Throughout the conference my own skeptic thoughts surfaced. Is it this simple? Torrance claimed there was more innovation in his game, but really he meant there were more inventions. Do more inventions equal more innovation? What about the quality of each invention? One might say Lipitor® is worth a hundred small inventions. I also wonder about the new crowdsourcing model for drug development. Is there the danger of too many cooks in the kitchen? Obviously journals are serving a purpose if we still use them. Most of my skepticism was answered by the end of the day Sunday. “Traditional journals are not up to the task,” said Victoria Stodden. “First of all, they don’t know what to do with the data. An article about a computational science without the data is not scholarship. It is advertising about scholarship.” Skepticism no doubt comes from holding on to the status quo and being leary of what’s to come. But just like the little robot, new ideas for the future have entered the room. Open science has said “hello world.”

Recent article in WSJ on Open Science.

Recent article from Forbes.com on DIY and BioCurious

Blu-rays to Chips: Sony DADC Enters Life Science and Diagnostics Industry as OEM Partner

Author: 
Theral Timpson

It came as a surprise that I was referred to a fellow from Sony some time back. Huh? Makers of my original Walkman? Dr. Ali Tinazli is the Director of Business Development and Sales for a new division called Sony DADC -Biosciences. There’s Sony Corp based in Japan, then there’s Sony DADC International which has been headquartered in Salzburg, Austria for a quarter century. With a yearly revenue of $2.2 billion, 35 plants worldwide, and a workforce of over 7,000, Sony DADC is the world’s leading supplier of Blu-ray discs. But what are they doing in the life sciences? Sony DADC has opened this new BioSciences business unit for the manufacture of what they call “smart consumables.” It’s impressive how they’ve already begun leveraging the strengths they’ve developed over the years--the best equipment, know how and quality production-to create products for life science.

“An increased demand for cost-effective solutions is shifting the industry focus towards prevention and lower cost solutions,” Ali pointed out recently. “And many of the new products and technologies developed are containing micro-structured polymer devices.” Listen to an interview with Ali on our podcast.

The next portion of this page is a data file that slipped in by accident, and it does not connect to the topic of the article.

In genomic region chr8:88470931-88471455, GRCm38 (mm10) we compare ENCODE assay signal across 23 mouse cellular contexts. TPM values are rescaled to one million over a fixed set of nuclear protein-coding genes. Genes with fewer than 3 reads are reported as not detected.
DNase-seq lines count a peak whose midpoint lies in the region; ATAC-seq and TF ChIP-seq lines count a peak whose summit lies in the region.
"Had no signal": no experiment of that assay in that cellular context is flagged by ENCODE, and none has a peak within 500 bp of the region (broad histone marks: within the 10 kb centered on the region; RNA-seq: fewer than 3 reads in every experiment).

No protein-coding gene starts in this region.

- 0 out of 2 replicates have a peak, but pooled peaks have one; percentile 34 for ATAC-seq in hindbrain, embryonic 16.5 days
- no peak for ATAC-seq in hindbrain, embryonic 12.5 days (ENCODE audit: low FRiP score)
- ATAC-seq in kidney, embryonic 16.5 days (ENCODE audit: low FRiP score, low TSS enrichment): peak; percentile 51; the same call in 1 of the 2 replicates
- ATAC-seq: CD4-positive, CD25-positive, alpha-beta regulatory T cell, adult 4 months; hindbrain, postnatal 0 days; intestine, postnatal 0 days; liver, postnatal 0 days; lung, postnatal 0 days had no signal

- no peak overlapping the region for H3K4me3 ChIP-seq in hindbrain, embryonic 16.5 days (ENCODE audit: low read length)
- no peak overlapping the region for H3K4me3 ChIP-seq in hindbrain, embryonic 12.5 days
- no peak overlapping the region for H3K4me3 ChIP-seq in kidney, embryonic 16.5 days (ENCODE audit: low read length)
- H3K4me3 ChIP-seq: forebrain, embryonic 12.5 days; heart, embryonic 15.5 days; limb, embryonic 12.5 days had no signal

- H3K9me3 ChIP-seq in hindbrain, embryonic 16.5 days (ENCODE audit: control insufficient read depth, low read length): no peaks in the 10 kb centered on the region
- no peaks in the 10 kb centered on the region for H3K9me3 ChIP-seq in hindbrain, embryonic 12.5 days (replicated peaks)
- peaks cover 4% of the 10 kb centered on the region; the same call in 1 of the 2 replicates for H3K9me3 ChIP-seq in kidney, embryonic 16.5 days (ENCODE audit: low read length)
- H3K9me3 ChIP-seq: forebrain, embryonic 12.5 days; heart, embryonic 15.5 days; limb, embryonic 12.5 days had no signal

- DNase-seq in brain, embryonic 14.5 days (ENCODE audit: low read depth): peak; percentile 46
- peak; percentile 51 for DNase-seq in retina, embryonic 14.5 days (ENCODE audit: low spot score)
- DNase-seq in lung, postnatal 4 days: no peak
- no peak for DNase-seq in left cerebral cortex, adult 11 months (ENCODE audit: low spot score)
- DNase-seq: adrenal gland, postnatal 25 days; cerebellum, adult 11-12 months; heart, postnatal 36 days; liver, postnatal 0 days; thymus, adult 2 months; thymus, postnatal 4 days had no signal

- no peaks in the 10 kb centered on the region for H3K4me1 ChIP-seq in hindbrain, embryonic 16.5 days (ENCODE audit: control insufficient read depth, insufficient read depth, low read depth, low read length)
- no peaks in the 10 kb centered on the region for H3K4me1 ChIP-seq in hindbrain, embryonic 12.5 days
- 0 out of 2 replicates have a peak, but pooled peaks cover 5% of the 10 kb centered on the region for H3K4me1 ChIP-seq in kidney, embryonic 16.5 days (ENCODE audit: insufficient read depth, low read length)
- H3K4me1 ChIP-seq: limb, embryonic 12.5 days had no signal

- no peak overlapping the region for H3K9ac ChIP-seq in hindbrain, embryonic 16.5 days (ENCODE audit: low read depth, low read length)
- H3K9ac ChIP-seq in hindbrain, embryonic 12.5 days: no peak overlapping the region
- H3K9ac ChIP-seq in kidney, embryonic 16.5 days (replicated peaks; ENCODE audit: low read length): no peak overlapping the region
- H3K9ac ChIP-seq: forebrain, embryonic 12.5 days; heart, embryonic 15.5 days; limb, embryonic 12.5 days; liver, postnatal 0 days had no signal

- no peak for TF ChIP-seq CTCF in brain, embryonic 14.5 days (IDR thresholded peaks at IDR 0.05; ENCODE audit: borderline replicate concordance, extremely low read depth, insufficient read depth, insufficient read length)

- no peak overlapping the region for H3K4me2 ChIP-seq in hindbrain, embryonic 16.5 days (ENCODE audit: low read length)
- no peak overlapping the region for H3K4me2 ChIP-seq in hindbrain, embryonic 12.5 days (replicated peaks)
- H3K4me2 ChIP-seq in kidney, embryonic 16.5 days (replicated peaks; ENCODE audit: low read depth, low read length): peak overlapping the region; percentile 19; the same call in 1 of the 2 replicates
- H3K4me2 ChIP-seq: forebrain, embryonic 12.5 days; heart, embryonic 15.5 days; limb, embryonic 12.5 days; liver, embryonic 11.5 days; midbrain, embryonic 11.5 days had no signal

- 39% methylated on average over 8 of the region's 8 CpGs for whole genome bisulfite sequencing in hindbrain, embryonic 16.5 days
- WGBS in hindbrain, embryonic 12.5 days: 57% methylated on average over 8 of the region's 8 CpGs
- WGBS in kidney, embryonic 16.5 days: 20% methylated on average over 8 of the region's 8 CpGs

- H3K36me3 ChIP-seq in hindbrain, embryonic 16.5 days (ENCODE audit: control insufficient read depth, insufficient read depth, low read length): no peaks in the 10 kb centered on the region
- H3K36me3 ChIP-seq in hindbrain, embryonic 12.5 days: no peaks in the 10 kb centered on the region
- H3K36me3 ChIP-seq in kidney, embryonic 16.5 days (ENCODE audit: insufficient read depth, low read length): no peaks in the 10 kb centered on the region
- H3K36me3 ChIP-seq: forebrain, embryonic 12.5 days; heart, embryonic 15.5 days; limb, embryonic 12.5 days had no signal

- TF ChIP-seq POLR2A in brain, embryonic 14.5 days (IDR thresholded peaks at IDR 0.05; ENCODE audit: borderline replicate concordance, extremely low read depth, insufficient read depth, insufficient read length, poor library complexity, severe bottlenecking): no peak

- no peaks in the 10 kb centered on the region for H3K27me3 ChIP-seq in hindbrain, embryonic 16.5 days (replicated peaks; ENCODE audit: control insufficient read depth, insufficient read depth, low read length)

In just a couple years, Ali, and the new division, have secured several important partnerships. “We’re using an OEM B2B model, where we work with industry leaders or innovative start-ups who have already developed product prototypes, such as RainDance Technologies. Then we utilize the equipment and expertise we’ve built up in the compact disc industry to produce these very sophisticated new consumables.” Ali, who has a Ph D in biochem, formerly worked in business development at Applied Biosystems. “Sony DADC already has the infrastructure and the ability to rapidly scale up production. It’s a win/win for us and for a company like RainDance who develops the application and technology and partners with us for development and manufacturing,” Ali explained.

raindance

(Image: sonydadc.com)

RainDance Technologies is pioneering what they call “digital biology” with their new droplet-based technologies. Their products, such as the company’s core technology, RainStorm(TM), are enabling researchers to answer complex questions with a new level of precision, sensitivity, and quantitation. RainDance recently announced that Ambry Genetics had purchased their new ThunderStorm™ System,which is used forfor genetic testing and next-generation targeted sequencing services. RainDance and Sony DADC have announced the culmination of a multi-year collaboration for the co-development and manufacture of the micro-droplet based chips.

The products are called “smart consumables” because Sony DADC is using some sophisticated technology to layer microfluidic channels on a polymer rather than metallic or ceramic chip. The scalability and cost advantages of working with plastic is seen as the key to achieving real cost efficiency in manufacturing and thus removing a major barrier to mass adoption of the system.